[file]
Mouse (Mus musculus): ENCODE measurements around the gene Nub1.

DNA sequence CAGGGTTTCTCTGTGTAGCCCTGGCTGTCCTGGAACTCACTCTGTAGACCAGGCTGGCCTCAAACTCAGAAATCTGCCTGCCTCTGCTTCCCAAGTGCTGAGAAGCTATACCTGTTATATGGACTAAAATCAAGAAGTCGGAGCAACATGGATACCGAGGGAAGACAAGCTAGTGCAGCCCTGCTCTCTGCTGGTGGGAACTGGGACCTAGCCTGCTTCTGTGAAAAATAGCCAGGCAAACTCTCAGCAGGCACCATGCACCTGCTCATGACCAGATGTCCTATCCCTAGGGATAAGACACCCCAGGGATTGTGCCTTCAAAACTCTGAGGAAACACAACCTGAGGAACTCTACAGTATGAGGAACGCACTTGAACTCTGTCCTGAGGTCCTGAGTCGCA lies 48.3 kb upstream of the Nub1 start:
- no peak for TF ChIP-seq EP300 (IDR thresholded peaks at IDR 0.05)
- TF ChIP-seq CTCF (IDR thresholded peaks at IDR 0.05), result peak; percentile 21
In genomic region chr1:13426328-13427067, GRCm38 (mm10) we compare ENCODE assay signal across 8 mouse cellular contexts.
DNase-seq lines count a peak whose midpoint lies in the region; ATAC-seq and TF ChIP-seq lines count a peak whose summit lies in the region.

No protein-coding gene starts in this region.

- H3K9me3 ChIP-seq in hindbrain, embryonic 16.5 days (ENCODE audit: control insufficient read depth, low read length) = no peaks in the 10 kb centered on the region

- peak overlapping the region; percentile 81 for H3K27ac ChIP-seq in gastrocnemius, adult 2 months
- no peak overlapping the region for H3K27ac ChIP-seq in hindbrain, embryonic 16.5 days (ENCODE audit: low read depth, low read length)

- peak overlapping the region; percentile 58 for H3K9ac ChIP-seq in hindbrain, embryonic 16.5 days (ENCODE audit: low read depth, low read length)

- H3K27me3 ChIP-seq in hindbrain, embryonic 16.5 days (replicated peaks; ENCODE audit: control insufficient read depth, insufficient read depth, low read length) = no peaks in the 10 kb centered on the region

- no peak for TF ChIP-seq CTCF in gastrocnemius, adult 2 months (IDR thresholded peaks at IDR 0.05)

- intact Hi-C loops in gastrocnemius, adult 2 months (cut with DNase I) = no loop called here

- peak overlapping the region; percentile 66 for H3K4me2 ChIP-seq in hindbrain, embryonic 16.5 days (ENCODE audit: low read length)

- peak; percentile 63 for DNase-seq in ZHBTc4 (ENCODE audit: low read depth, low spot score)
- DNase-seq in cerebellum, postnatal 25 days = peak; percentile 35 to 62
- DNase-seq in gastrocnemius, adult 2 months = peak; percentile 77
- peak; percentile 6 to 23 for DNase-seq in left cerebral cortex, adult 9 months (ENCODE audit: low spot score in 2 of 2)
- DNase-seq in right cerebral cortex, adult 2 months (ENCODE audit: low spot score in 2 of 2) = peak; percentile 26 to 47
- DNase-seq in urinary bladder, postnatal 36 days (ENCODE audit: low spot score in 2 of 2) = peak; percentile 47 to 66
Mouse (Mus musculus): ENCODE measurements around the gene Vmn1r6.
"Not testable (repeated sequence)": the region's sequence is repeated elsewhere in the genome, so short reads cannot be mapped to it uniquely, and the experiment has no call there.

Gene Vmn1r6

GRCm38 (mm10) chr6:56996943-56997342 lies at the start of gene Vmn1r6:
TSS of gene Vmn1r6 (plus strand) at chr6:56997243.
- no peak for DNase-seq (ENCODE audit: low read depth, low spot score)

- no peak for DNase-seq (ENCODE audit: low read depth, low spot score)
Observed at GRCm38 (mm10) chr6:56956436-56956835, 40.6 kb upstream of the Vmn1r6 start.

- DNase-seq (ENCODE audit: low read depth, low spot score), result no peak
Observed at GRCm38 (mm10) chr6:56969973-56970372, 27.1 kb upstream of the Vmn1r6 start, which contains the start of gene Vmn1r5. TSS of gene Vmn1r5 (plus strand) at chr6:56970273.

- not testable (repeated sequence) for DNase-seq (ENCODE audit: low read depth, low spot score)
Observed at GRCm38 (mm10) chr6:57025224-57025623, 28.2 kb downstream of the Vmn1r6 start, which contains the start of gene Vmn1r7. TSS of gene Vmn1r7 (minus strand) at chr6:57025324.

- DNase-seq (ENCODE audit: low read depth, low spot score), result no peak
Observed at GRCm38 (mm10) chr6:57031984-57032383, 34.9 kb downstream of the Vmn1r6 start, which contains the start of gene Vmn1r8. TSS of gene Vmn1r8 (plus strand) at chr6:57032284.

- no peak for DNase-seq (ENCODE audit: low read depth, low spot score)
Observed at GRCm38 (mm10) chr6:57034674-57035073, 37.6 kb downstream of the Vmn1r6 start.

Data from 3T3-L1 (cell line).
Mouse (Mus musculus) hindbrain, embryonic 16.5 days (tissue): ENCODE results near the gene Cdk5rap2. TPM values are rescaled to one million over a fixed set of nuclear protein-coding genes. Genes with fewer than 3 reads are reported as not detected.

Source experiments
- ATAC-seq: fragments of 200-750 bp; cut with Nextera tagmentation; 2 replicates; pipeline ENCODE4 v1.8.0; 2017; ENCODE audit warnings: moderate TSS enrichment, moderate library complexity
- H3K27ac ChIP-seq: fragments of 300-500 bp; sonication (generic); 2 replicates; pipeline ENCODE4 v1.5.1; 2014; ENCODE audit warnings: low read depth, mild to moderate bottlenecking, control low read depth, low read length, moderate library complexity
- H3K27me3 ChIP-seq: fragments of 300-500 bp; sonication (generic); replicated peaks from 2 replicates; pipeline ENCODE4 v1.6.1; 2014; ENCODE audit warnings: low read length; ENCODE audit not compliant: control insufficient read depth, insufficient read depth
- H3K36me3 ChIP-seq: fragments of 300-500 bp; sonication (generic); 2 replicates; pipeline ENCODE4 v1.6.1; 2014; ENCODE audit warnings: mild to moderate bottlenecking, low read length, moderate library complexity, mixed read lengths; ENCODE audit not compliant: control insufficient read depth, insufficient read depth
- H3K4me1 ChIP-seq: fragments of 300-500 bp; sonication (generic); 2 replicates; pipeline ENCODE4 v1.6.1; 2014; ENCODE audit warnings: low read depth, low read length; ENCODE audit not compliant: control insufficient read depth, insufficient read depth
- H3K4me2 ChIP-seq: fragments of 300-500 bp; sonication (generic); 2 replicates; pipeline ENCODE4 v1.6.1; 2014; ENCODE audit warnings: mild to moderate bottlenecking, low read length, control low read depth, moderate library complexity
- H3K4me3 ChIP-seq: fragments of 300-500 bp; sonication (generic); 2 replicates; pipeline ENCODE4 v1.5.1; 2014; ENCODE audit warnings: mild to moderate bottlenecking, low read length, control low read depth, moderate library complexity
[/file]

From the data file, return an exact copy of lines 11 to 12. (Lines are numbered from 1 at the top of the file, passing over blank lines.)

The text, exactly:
- peak overlapping the region; percentile 58 for H3K9ac ChIP-seq in hindbrain, embryonic 16.5 days (ENCODE audit: low read depth, low read length)

- H3K27me3 ChIP-seq in hindbrain, embryonic 16.5 days (replicated peaks; ENCODE audit: control insufficient read depth, insufficient read depth, low read length) = no peaks in the 10 kb centered on the region